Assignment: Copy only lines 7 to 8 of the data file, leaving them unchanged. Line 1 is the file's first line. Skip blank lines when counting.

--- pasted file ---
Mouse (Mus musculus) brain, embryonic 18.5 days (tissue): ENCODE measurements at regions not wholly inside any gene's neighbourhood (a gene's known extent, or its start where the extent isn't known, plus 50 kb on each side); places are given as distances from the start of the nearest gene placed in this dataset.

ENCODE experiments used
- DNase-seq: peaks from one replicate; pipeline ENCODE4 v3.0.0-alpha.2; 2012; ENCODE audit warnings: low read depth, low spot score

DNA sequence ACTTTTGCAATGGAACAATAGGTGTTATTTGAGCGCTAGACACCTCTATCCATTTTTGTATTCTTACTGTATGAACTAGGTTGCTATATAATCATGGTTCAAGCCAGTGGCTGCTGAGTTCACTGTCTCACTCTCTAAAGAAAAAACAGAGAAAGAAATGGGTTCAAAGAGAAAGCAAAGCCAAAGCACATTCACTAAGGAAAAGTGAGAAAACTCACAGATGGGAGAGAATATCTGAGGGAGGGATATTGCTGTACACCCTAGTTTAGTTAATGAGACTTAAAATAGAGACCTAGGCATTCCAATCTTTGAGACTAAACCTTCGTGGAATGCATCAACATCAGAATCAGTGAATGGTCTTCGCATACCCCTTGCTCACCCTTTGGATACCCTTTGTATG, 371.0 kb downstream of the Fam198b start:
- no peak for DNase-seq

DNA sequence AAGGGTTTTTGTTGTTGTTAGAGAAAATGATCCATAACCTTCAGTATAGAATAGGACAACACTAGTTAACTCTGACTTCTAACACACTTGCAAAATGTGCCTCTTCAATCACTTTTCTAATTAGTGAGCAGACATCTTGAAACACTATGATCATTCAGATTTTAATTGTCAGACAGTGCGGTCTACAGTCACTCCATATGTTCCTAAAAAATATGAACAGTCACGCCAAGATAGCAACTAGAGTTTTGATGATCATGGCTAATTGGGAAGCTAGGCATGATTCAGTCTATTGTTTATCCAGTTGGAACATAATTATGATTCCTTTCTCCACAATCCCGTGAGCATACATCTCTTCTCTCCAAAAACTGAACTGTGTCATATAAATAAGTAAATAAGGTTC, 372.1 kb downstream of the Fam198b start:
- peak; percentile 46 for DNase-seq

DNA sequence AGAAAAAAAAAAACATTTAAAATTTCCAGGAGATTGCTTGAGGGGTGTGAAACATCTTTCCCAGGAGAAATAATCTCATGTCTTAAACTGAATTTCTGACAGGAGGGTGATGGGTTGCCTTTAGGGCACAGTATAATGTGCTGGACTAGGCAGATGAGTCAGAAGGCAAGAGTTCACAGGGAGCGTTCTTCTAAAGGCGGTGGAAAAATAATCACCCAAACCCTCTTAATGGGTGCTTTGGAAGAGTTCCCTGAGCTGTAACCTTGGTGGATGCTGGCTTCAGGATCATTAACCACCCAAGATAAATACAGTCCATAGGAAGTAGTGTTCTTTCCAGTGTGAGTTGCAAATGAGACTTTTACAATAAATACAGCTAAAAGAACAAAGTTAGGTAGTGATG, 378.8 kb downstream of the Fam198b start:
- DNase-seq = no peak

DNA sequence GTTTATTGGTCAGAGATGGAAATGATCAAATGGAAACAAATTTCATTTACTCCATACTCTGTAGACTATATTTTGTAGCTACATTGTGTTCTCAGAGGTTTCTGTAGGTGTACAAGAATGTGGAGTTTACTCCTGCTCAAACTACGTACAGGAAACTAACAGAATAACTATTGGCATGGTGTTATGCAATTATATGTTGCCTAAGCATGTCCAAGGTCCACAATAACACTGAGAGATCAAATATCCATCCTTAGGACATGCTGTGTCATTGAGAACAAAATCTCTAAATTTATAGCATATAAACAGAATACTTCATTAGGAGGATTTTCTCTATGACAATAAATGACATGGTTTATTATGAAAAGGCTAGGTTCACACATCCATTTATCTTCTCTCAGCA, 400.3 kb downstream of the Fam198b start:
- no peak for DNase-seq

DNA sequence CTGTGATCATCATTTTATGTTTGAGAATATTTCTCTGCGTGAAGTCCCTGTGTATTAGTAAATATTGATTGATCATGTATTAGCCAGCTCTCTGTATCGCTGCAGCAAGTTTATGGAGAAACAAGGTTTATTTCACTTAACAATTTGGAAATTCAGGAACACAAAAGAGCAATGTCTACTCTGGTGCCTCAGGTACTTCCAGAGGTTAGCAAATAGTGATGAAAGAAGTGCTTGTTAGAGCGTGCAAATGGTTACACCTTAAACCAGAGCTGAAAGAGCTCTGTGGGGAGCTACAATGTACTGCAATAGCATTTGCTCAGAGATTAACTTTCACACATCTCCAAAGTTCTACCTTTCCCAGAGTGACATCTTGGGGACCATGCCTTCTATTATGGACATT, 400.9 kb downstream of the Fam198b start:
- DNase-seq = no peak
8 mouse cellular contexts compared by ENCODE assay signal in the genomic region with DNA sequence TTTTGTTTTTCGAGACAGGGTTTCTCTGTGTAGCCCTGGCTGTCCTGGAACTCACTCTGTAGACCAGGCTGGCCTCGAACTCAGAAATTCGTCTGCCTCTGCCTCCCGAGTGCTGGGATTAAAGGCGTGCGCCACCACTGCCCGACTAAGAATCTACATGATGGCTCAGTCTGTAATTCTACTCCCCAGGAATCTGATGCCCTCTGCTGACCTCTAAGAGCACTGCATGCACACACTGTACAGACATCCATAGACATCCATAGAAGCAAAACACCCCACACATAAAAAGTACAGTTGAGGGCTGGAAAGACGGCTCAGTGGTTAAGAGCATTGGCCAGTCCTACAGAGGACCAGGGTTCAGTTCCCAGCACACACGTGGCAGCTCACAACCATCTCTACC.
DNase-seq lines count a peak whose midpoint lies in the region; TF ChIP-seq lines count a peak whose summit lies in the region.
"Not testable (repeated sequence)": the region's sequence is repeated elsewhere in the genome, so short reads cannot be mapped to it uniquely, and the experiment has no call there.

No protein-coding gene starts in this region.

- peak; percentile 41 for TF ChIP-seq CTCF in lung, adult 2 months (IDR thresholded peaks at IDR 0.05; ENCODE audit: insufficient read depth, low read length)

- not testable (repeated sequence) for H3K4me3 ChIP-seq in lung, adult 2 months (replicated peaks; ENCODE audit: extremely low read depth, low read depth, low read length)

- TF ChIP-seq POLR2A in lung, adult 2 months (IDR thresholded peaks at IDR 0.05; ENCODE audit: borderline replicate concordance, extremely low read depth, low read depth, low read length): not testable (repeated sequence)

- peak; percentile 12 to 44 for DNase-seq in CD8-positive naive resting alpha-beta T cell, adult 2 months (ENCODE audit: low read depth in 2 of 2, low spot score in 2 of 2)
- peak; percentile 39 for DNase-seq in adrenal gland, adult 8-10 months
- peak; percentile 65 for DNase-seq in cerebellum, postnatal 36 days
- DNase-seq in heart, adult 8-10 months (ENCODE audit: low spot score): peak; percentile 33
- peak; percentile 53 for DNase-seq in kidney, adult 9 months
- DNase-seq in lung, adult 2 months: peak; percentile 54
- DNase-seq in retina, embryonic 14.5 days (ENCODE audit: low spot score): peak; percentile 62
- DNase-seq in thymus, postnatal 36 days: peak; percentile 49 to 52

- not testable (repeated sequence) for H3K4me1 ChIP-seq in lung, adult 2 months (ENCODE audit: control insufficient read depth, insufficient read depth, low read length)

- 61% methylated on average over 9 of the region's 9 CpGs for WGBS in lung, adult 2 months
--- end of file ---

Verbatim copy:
- peak; percentile 46 for DNase-seq

DNA sequence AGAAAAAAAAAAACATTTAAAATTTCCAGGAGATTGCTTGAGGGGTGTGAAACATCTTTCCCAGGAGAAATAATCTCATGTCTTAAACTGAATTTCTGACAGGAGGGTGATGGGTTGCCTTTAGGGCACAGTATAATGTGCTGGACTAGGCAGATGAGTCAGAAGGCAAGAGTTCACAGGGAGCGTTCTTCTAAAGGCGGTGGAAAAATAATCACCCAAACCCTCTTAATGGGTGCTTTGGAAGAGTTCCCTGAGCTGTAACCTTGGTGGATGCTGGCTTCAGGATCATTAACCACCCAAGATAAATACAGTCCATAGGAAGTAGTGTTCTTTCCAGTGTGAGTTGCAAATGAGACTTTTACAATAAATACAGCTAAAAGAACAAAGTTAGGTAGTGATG, 378.8 kb downstream of the Fam198b start: